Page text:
Tag Archives: multicultural

Left to right: Book - Incense and Sensibility and Author - Sonali Dev

The Yin and Yang of Jane Austen Is Alive and Well Thanks to Sonali Dev

Yash Raje, the son of a royal family who’s uncomfortable with privilege, worked his way up the California political ladder. Now, he’s running for governor on a platform of fiscal and social reform, healthcare, and equity. At a rally three months before the election, shots are fired by a white supremacist. Abdul, his trusted bodyguard, shields him but is critically wounded. Yash, too, is wounded, and he’s unable to regain control of himself in order to control the situation.

And so begins Incense and Sensibility, Sonali Dev’s third well-crafted, grandly-romantic entry to her Jane Austen-inspired Raje Family series.

Survivor’s guilt. Trauma from gun violence. Rushes of stifling anxiety. Yash can’t resume his campaign. His beloved sisters, Nisha (his long-time campaign manager), Trisha (a top neurosurgeon, Book One), and cousin Ashna (a celebrity chef, Book Two) insist he sees their friend India Dashwood, a top Bay Area yoga and stress management therapist. Yash balks at the suggestion but acquiesces when Ashna reveals she’d suffered anxiety attacks, and only India could help her.

To the sisters, India helping Yash is perfect. To Yash, India is the one he secretly let slip away a decade earlier. To India, Yash is the supercilious one that led her on, then treated her badly. Thus begins the delicious dance of sexual tension that Dev writes so well.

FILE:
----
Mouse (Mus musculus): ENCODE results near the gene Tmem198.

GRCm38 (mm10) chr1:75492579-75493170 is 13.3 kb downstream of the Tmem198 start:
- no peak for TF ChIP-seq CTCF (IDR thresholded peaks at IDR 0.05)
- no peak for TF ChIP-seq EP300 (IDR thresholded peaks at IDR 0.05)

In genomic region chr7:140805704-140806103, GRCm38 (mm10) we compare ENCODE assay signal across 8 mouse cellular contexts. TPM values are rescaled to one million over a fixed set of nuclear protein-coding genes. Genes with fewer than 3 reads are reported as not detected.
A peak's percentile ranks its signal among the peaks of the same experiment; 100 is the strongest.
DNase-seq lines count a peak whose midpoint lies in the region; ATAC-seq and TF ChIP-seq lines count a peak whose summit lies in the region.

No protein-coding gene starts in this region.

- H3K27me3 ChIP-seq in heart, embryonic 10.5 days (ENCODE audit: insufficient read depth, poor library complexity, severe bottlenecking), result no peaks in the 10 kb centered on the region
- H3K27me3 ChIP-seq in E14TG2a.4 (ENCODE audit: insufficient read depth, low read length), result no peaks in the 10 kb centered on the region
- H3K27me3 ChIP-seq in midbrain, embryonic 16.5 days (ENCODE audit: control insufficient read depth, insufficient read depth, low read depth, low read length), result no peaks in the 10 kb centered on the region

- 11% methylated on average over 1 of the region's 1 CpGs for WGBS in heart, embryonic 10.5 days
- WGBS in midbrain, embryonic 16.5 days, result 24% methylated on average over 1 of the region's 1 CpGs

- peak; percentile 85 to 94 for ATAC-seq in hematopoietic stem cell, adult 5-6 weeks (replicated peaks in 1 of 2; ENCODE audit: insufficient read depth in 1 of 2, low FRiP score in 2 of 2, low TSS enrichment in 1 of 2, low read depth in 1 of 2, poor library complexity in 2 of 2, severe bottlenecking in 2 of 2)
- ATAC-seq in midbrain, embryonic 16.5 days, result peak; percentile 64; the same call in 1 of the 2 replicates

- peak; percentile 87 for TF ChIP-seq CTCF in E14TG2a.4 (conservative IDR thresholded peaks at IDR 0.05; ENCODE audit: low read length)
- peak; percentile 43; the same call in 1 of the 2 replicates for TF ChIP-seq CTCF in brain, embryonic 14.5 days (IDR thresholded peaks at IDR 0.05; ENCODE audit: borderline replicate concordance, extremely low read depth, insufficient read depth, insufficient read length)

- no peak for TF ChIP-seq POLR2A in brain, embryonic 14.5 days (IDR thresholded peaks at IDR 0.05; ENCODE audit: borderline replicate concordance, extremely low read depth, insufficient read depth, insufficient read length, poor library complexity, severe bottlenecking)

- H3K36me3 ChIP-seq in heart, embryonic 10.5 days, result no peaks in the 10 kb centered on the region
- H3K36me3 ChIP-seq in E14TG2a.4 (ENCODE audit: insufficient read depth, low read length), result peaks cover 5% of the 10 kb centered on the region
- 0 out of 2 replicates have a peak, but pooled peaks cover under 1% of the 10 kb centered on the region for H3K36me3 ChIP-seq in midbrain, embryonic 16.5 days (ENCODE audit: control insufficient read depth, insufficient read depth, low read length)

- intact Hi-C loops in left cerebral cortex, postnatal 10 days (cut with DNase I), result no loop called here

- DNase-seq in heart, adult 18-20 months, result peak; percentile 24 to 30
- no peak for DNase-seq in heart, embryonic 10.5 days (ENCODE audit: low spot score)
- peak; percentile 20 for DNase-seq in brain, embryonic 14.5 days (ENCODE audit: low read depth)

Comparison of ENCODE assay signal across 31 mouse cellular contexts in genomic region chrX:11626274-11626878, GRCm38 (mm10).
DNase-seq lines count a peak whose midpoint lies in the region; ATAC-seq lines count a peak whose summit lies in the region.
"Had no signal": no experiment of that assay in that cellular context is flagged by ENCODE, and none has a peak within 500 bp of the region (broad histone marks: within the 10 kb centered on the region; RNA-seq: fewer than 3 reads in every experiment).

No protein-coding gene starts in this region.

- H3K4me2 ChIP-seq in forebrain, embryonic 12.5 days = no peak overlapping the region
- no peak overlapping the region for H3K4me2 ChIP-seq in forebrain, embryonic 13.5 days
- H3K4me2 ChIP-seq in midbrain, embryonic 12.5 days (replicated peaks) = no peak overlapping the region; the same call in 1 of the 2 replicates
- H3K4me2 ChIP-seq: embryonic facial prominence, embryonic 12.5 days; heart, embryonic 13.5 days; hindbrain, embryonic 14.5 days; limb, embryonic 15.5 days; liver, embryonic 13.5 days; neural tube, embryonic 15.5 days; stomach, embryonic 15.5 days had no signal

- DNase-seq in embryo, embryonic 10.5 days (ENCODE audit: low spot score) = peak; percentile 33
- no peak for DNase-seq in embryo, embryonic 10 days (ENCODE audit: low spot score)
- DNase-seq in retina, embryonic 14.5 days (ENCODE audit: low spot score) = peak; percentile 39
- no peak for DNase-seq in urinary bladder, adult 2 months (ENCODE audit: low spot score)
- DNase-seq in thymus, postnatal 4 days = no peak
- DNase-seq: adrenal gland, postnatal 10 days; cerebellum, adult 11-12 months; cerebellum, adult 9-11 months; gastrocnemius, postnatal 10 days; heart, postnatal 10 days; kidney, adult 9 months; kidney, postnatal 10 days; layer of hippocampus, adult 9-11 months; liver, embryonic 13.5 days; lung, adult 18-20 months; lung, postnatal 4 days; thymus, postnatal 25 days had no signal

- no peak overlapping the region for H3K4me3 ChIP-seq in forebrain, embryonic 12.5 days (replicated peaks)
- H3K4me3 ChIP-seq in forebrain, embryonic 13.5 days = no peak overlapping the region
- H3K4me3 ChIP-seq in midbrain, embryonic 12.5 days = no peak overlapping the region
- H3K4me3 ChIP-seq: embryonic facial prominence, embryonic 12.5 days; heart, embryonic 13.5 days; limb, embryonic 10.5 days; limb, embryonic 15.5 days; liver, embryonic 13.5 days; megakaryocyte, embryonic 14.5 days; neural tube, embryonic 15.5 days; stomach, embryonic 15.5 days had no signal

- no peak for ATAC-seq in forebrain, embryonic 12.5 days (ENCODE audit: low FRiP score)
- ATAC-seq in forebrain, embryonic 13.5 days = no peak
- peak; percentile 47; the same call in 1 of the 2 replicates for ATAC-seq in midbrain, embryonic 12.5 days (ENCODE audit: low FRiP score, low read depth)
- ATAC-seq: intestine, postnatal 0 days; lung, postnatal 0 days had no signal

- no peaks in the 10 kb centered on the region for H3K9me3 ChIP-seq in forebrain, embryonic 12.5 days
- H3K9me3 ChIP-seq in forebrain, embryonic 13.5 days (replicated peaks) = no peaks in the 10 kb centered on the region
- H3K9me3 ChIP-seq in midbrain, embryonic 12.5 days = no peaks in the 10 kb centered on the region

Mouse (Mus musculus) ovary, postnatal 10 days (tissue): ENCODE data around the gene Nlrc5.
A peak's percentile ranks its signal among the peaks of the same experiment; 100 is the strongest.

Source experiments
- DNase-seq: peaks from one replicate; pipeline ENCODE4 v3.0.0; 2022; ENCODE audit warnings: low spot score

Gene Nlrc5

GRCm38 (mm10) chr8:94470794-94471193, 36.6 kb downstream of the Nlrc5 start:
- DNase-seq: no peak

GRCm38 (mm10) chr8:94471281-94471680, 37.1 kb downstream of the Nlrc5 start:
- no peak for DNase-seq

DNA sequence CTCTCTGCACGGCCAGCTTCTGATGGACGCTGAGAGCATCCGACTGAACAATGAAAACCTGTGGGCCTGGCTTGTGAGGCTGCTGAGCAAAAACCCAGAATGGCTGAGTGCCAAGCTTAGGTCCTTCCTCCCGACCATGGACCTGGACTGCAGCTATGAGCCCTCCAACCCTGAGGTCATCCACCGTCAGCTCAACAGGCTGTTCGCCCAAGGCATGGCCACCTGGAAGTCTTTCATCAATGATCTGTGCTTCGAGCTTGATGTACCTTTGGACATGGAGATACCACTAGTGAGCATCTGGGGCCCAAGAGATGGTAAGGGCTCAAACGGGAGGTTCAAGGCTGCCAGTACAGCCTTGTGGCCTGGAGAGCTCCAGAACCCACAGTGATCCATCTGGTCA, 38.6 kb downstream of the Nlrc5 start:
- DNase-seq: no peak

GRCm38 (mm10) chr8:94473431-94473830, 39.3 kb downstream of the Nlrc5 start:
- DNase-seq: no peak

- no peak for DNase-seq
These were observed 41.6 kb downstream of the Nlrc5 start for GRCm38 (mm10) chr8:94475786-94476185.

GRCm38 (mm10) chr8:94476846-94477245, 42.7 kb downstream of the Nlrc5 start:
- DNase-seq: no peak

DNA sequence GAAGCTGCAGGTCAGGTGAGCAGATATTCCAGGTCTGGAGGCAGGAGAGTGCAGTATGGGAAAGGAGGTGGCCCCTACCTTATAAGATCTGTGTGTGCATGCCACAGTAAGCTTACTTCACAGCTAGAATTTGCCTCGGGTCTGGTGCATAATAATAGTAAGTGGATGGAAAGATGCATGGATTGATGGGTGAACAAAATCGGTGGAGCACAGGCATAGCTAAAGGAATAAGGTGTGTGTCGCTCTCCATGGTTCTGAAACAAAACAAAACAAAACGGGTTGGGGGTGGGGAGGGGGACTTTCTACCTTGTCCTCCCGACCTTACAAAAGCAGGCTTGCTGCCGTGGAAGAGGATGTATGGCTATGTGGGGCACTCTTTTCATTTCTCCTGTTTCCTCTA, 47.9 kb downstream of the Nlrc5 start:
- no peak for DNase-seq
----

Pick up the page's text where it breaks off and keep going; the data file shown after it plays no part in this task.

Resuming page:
When Yash and India come face to face ten years after their serendipitous-but-secret meeting and Yash’s sudden alliance with a high-profile businesswoman, neither knows how to react. Neither wants to release the feelings they’ve internalized for ten years: Yash’s regret, India’s hurt. Nevertheless, India sees his once-golden aura has diminished, and because of her innate kindness, she agrees to help.

Emotionally taxing for both, Yash and India become magnets, attracting and pushing each other away when they come too close. They can read each other but can’t say the words. They don’t know how to handle unspoken emotions and assumptions. India reminds Yash he’d told her that he wanted to be a public servant, not a politician. That distinction, dripping with honesty, ultimately sparks the choices both must make in order to move forward professionally and romantically.

The Raje Family series honors Austen’s brilliance while fresh enough to celebrate Dev’s creativity. Therein lies the delightful flexibility of interpreting Austen’s novels; they are timeless, and her women are second to none. Strong Indian, Thai, Ghanaian, Korean, Black, White, bi-racial, and LBGTQ women populate Dev’s story.

“I think Austen’s genius lies in the fact that she wrote from a place of complete honesty when it came to her belief that women deserved to get what they desired,” Dev told me.

And Dev, like Austen, aptly embraces social commentary. Essential issues—gun control and violence, immigration and racism, healthcare and equality—are interlaced without lectures; daily lives play out with their respective outcomes. Still, she judiciously balances those issues with love, tenderness, and the joy of purpose.

“[Austen] effortlessly dresses her themes in character and story,” Dev said, “but what she’s exploring is the power imbalances in society and the courage it takes to value yourself enough to shatter ranks in the face of those imbalances in order to get what you desire.”